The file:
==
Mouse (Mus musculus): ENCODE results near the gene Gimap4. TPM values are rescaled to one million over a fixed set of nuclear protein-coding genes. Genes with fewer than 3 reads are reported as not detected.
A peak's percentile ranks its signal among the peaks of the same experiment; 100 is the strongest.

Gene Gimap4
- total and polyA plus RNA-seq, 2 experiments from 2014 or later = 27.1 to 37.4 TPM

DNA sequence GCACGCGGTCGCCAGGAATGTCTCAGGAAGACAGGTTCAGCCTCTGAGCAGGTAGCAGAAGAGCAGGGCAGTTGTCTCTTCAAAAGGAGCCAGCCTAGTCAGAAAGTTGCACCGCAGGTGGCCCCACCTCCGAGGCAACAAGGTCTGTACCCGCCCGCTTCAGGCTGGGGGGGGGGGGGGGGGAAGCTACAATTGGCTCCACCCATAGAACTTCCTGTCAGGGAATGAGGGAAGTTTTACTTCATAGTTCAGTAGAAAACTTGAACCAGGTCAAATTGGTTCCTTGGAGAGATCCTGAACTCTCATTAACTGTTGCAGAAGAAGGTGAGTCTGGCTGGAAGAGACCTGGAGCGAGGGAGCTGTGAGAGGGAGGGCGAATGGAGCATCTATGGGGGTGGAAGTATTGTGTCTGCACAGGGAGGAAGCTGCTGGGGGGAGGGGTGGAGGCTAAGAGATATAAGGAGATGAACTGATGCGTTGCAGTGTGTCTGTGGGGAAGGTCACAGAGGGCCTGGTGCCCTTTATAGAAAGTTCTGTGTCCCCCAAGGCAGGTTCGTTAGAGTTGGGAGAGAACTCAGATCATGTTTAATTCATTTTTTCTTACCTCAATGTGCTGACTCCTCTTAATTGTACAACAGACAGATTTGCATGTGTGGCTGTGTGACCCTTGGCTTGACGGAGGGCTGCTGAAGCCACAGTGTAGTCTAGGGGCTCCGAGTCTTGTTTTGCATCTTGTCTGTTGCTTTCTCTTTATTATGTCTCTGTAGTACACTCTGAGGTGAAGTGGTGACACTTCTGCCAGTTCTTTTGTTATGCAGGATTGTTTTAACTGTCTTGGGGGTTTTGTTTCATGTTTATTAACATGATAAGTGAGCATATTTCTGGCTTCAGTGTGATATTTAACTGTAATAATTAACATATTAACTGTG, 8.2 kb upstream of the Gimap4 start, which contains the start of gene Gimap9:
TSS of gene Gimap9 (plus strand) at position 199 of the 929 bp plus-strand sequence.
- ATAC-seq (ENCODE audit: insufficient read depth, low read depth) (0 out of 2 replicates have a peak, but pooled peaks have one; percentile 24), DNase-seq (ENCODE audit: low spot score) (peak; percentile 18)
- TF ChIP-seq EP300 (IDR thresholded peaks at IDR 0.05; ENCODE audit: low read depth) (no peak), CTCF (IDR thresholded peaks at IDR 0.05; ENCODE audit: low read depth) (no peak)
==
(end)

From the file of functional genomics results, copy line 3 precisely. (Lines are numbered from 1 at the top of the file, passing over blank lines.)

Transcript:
Gene Gimap4